Sermon: Power is made Perfect in Weakness – Really?

A sermon preached by the Reverend Trevor Jamison for Saint Columba’s United Reformed Church, North Shields, 4th July 2021

2 Corinthians 12:2-10

But God said to me, ‘my grace is sufficient for you, for power is made perfect in weakness.’ (12:9)

What’s your image of something or someone that is powerful? Physically, I guess, we think of power in terms of size, strength, speed or skill; bigger, stronger, faster, more agile.

If we think of power in terms of the ability to lead the life one wants and/or to influence or direct the lives of others, we might consider charisma, but probably more importantly wealth and connections.

Of the fifty-five prime Ministers the UK has had so far, over forty of them are graduates of one of two English universities (Oxford and Cambridge). No less than twenty of them, including our current Prime Minister, happened to go to one particular school. I bet you can’t guess which one!

If we think of power and nations, then, once again, wealth is one popular indicator of  power. We measure a nation’s power by the size of its gross domestic product. If it’s not wealth, then it’s the ability to dominate other, less powerful nations, and perhaps we think of empires, be they ancient Roman or more recent British ones. And then, of course, there’s the size and capacity of a nation’s armed forces – its armies, navies, air forces, and now satellites and ‘Space Command’. Our own nation, the UK, has sunk (if that’s the right term here) a lot of money into building two aircraft carriers in order to be able to ‘project power’ across the globe.

And then there are churches. If asked to imagine what a powerful church looks like it’s all too easy to come up with something that looks like our notions of what makes an individual or a nation powerful, in worldly terms at least. Churches here were powerful – note the past tense! – churches here were powerful when ‘everyone went to church’, whether they wanted to or not. Powerful churches have huge buildings, whether historic cathedrals or modern convention centres jampacked with people. Powerful churches handle the latest technology with ease, often employing staff to do so; feature professional standard music; and attract the young in droves. They know what they believe, and say it with power.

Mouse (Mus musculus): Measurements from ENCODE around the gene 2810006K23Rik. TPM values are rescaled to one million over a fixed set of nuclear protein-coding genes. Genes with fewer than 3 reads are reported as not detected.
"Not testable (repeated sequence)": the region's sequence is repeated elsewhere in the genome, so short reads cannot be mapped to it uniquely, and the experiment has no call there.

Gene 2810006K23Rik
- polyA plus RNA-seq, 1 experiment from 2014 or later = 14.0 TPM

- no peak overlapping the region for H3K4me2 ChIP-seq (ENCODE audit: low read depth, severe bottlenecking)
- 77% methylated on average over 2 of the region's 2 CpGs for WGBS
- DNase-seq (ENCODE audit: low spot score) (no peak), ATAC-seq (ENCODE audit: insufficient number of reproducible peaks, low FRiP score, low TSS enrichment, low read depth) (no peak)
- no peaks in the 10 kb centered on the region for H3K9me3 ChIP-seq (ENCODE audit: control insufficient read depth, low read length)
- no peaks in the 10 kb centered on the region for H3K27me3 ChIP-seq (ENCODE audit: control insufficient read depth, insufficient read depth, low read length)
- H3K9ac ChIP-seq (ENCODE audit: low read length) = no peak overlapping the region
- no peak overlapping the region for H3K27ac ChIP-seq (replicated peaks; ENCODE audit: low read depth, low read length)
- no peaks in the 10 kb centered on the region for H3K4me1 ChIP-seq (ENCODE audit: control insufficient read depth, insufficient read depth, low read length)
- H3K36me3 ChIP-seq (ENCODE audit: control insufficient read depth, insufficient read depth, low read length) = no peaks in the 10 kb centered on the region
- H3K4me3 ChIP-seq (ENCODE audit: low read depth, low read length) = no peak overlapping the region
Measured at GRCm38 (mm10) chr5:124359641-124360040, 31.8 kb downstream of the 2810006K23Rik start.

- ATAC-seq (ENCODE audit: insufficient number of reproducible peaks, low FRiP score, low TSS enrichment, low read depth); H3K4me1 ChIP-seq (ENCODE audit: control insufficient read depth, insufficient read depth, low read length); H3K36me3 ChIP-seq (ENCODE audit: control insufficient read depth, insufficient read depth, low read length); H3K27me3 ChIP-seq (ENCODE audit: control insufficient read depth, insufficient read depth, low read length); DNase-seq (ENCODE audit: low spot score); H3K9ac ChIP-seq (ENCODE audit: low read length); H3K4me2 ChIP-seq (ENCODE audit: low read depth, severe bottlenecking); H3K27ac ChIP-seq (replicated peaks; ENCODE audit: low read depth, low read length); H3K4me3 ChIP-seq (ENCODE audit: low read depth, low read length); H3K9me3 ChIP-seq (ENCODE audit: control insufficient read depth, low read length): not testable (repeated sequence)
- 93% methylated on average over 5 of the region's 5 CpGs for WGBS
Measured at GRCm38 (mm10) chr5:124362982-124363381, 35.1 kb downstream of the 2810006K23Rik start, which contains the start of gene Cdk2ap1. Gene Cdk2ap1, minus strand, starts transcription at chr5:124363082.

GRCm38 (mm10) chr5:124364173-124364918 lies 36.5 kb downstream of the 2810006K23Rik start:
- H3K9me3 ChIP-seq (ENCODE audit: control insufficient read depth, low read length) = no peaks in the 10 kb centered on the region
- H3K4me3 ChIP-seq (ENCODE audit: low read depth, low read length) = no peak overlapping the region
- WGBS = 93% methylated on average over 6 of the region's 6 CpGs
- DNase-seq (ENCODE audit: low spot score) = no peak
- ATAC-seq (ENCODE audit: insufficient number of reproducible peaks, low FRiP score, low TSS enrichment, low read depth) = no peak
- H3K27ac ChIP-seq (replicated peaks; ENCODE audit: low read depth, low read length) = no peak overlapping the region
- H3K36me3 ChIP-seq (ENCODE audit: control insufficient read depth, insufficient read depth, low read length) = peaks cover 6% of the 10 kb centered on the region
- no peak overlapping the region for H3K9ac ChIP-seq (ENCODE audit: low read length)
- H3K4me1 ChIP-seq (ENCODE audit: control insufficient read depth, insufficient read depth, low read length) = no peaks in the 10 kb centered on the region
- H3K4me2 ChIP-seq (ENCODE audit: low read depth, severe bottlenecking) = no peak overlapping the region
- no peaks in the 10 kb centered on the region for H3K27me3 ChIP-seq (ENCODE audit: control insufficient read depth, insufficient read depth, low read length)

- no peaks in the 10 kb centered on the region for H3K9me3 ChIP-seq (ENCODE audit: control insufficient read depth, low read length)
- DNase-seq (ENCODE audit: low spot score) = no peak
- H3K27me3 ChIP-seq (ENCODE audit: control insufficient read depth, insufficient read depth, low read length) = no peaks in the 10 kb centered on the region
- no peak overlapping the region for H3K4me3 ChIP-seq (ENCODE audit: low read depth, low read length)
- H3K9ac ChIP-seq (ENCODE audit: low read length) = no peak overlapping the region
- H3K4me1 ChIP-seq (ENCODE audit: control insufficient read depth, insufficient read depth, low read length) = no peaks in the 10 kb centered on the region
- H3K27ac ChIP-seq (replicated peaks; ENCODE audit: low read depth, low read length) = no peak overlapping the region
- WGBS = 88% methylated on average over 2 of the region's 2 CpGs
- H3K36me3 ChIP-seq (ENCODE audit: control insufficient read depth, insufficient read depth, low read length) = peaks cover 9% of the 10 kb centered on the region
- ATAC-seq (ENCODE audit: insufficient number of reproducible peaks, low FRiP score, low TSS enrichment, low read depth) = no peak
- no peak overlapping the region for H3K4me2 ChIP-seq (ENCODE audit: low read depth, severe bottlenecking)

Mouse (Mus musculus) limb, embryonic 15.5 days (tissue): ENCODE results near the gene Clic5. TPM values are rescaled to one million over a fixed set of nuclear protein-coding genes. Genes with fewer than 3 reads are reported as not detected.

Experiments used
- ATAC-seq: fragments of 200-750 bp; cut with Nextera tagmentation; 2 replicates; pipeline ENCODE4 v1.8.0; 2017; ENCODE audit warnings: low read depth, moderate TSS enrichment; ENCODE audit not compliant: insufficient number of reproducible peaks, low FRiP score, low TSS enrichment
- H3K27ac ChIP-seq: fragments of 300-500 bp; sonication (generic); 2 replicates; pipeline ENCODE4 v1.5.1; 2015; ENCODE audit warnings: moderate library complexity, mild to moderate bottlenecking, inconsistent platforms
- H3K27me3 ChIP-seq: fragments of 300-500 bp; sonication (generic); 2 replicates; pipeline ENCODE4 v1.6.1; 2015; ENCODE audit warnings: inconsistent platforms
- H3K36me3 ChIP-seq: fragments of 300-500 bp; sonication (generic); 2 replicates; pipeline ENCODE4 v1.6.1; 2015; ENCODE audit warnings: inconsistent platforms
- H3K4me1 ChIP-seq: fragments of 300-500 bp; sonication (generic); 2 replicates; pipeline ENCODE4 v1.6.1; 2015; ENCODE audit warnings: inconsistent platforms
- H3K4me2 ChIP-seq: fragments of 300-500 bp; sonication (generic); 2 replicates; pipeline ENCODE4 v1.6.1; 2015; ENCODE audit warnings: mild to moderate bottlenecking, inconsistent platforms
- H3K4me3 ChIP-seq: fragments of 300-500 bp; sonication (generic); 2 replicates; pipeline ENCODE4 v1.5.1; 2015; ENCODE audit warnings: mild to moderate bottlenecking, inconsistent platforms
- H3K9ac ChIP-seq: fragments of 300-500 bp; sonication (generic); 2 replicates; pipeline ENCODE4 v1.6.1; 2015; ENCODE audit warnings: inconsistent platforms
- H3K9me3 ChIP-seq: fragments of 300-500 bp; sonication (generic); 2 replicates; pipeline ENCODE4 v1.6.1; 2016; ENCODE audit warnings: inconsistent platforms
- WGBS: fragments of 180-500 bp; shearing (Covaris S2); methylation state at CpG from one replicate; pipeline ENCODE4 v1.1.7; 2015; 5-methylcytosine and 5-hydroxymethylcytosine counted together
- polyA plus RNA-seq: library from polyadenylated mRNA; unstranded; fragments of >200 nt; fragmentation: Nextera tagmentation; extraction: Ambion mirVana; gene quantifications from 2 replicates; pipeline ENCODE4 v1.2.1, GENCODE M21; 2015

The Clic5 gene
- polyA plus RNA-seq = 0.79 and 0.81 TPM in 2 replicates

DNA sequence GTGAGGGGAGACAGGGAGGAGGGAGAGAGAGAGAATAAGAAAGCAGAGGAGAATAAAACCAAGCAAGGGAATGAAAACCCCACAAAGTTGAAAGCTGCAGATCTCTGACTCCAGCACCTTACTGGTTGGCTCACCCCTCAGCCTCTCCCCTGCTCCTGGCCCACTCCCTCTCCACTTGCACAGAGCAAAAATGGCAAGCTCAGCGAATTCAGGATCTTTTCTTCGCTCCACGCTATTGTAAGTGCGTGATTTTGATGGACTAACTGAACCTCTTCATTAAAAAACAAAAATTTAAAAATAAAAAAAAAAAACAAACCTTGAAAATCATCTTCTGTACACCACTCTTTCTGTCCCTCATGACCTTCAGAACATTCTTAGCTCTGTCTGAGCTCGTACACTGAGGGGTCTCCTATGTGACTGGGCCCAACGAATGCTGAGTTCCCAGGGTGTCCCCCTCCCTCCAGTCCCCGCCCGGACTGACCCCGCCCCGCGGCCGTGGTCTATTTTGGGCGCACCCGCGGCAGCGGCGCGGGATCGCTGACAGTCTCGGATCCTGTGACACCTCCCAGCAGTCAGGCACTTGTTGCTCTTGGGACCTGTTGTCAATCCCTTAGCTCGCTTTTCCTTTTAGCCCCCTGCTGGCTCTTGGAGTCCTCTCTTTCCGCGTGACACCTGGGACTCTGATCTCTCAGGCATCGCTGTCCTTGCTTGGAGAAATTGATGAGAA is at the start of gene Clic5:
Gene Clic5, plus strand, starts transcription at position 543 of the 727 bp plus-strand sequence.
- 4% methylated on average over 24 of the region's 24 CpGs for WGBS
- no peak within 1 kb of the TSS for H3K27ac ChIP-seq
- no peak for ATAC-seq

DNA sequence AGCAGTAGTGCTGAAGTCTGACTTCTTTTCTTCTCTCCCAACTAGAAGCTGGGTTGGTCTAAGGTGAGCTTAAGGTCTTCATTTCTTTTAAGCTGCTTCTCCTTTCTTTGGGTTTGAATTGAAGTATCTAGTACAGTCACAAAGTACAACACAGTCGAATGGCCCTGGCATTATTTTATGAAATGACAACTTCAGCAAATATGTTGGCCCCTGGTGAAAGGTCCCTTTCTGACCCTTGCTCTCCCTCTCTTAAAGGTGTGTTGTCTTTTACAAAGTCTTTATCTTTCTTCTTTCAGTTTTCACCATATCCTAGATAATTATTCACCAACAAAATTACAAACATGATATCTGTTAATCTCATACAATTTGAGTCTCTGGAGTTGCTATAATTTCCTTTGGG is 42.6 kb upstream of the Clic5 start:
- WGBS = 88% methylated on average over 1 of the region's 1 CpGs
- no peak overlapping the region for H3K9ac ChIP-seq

This picture of power may seem a little distant from your experience of Saint Columba’s United Reformed Church, North Shields! Also, it must be some way away from church life in first century Corinth, at least as we can picture it from the letters Paul wrote to the congregation. When Paul wrote, some time in the mid-50s AD, the powerful Church of later years was still centuries in the future. It might be that if you counted up all the Christians in Corinth at that time you would have come up with a number not a million miles away from the congregation of Saint Columba’s. Who knows, maybe they had fewer members.

Still, that doesn’t seem to have stopped them arguing about how to be powerful Christians. We only get to read what Paul wrote. We don’t get to hear what the Corinthian Christians said or wrote to Paul, before or after this second letter from Paul. But just like eavesdropping on one end of a telephone conversation (not that any of us here would do that), you can read between the lines, get an idea of what was going on.